(image source – thedeconstruction.org)
Having posted about the advantages of vocab lists I thought it would make sense to give some strategies to learn them.
1. SEVEN x SEVEN
Research show that you must see/use a word seven times in seven ways to learn it.
The seven times should be spaced out, again research has shown that a lag of between 10-20% is most effective, this means to remember something for one week you should see it at times separated by 12/24 hours, if you want to remember it for five years you should review every 6/12 months.
3. RANDOM WORDS
I was quite surprised to find that students learn groups of random words better than topics such as the days of the week, or clothes. This avoids confusion. If you do want to use a theme, make it something like “a picnic” and include words about food, clothes, nature etc.
4. WORD CARDS
Despite the controversy around the use of L1 it seems that word cards with the translation on the back are effective for learning vocab. Students should only make cards for words they don’t know, when they are confident that they know them, they should be put at the back of the pile or to one side, and tested occasionally.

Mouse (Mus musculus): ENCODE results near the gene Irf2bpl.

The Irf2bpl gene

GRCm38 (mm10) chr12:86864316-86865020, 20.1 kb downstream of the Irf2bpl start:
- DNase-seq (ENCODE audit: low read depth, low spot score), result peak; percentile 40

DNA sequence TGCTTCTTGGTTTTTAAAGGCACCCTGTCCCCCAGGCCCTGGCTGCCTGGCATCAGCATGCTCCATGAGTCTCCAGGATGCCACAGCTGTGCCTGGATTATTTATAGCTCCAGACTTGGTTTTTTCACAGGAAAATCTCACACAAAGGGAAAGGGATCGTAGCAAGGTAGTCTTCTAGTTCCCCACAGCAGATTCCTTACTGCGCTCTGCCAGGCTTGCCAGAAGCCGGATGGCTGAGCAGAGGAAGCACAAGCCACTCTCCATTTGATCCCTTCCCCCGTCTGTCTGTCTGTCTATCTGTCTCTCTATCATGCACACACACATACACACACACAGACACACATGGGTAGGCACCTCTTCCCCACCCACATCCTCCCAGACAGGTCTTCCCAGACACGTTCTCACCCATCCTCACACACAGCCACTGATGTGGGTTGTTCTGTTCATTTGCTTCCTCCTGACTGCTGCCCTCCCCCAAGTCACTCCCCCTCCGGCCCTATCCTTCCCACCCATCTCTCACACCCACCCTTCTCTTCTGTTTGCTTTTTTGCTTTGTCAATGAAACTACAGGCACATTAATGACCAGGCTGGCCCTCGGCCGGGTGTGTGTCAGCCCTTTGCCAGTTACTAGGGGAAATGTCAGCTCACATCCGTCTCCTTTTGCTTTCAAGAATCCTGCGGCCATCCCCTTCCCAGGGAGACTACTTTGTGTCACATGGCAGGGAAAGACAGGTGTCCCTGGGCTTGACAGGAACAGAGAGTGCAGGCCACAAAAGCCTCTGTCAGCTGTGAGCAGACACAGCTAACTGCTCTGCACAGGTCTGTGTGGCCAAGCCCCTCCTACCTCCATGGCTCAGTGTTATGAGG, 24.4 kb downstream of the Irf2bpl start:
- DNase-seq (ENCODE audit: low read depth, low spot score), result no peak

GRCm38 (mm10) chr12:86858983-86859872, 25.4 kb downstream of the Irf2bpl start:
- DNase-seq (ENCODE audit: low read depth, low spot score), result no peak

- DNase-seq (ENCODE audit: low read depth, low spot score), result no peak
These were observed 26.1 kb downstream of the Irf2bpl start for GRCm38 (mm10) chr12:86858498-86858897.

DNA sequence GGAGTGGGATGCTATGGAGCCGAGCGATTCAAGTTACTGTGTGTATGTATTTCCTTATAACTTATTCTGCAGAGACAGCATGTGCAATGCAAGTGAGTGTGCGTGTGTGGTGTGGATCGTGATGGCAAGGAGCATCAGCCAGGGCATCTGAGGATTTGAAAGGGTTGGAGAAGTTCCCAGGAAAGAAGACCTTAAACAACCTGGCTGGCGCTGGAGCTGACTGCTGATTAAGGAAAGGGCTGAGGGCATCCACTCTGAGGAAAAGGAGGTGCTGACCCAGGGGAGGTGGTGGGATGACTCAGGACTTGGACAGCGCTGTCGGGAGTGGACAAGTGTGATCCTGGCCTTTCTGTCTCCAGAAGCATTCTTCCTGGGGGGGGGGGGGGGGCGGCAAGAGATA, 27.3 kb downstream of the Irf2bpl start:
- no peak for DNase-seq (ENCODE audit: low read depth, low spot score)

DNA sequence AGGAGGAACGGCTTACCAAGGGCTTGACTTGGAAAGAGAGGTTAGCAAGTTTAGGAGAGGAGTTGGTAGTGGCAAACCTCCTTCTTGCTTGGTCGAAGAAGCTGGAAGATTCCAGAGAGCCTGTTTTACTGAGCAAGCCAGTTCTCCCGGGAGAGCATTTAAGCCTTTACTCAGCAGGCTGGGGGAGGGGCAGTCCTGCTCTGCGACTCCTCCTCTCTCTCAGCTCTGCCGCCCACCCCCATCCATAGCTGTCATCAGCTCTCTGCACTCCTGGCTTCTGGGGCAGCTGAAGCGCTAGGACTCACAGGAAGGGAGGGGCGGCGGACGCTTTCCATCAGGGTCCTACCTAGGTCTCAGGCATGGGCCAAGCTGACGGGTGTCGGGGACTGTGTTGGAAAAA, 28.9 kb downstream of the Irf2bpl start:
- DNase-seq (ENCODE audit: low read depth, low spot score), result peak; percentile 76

Testing, by look, cover, copy or any other method, is one of the most effective learning strategies, and easy to do with vocabulary.
6. NO PAIN NO GAIN
Discovering vocabulary in context, through a synonym or antonym, image or realia is more effective (but less reassuring!) than a simple translation.
There are loads of vocabulary games, so vary them and use them frequently to encourage recycling:
-coffee pot (replace new word with the word coffee pot, “I coffee pot twice a week, I wear trainers to coffee pot, you coffee pot if you miss the bus” and guess)
– noughts and crosses ( draw two grids, one with new words, if students -in teams, use word correctly in phrase they choose where to place their 0 or x)
– write the word without vowels
There are of course hundreds of other methods, I’d be interesting in hearing your favourites.